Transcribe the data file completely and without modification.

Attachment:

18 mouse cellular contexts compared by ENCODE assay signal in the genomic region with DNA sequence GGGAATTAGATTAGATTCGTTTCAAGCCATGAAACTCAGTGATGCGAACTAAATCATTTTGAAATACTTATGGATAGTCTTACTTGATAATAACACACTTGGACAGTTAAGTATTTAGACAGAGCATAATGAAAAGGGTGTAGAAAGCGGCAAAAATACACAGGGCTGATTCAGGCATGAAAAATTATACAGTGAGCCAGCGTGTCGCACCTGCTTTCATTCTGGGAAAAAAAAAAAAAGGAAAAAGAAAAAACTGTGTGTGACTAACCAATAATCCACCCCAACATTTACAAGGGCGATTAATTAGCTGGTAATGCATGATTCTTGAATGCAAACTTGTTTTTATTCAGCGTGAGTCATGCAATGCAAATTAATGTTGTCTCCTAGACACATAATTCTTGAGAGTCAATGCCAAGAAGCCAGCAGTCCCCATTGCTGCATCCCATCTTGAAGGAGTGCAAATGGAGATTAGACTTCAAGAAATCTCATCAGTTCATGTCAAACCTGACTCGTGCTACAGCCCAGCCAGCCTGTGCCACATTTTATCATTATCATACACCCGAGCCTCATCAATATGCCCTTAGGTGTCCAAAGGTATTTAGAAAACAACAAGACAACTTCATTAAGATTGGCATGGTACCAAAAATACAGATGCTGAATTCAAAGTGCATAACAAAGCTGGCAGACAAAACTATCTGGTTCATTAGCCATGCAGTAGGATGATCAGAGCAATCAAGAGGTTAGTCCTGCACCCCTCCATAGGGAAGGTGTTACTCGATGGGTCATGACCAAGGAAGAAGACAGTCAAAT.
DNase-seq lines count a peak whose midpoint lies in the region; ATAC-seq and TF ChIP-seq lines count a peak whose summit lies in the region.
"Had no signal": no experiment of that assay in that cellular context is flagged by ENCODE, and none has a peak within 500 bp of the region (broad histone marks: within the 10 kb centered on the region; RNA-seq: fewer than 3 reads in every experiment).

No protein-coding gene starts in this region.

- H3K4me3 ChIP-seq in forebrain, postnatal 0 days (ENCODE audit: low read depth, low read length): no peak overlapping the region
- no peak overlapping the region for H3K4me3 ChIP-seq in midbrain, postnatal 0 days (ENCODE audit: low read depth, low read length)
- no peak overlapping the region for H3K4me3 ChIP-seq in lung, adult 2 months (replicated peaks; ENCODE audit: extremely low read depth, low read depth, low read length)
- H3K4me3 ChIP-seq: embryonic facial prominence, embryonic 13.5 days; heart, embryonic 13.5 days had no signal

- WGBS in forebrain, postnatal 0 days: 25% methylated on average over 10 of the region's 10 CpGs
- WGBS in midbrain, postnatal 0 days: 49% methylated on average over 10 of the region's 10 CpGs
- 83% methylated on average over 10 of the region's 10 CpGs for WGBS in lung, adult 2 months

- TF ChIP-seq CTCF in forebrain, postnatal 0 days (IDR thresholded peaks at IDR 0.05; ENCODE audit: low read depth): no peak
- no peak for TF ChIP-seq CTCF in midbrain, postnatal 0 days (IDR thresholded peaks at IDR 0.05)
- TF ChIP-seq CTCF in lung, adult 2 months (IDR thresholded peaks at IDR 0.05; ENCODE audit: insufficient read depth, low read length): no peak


18 mouse cellular contexts compared by ENCODE assay signal in the genomic region with DNA sequence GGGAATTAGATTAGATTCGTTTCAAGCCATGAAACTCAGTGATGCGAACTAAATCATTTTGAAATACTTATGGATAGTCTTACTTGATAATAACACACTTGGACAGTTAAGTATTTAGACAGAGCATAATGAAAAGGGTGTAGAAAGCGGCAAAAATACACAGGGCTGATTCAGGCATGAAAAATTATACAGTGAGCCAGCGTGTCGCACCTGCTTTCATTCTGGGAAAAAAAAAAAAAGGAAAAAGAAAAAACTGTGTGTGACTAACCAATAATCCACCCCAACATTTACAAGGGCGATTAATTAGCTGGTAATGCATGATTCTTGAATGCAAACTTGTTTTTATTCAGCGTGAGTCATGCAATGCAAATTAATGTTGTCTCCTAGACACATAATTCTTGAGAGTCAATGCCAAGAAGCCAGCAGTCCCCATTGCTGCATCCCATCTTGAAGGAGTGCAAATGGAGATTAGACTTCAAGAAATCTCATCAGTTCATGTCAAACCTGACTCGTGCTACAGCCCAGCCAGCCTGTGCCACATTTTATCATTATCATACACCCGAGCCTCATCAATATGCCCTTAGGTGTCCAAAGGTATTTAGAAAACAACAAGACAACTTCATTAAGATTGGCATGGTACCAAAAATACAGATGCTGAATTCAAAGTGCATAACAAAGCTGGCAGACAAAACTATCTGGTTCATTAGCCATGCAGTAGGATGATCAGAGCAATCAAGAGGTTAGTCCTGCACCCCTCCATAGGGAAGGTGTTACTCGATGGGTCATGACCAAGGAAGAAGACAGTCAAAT.
DNase-seq lines count a peak whose midpoint lies in the region; ATAC-seq and TF ChIP-seq lines count a peak whose summit lies in the region.
"Had no signal": no experiment of that assay in that cellular context is flagged by ENCODE, and none has a peak within 500 bp of the region (broad histone marks: within the 10 kb centered on the region; RNA-seq: fewer than 3 reads in every experiment).

No protein-coding gene starts in this region.

- H3K4me3 ChIP-seq in forebrain, postnatal 0 days (ENCODE audit: low read depth, low read length): no peak overlapping the region
- no peak overlapping the region for H3K4me3 ChIP-seq in midbrain, postnatal 0 days (ENCODE audit: low read depth, low read length)
- no peak overlapping the region for H3K4me3 ChIP-seq in lung, adult 2 months (replicated peaks; ENCODE audit: extremely low read depth, low read depth, low read length)
- H3K4me3 ChIP-seq: embryonic facial prominence, embryonic 13.5 days; heart, embryonic 13.5 days had no signal

- WGBS in forebrain, postnatal 0 days: 25% methylated on average over 10 of the region's 10 CpGs
- WGBS in midbrain, postnatal 0 days: 49% methylated on average over 10 of the region's 10 CpGs
- 83% methylated on average over 10 of the region's 10 CpGs for WGBS in lung, adult 2 months

- TF ChIP-seq CTCF in forebrain, postnatal 0 days (IDR thresholded peaks at IDR 0.05; ENCODE audit: low read depth): no peak
- no peak for TF ChIP-seq CTCF in midbrain, postnatal 0 days (IDR thresholded peaks at IDR 0.05)
- TF ChIP-seq CTCF in lung, adult 2 months (IDR thresholded peaks at IDR 0.05; ENCODE audit: insufficient read depth, low read length): no peak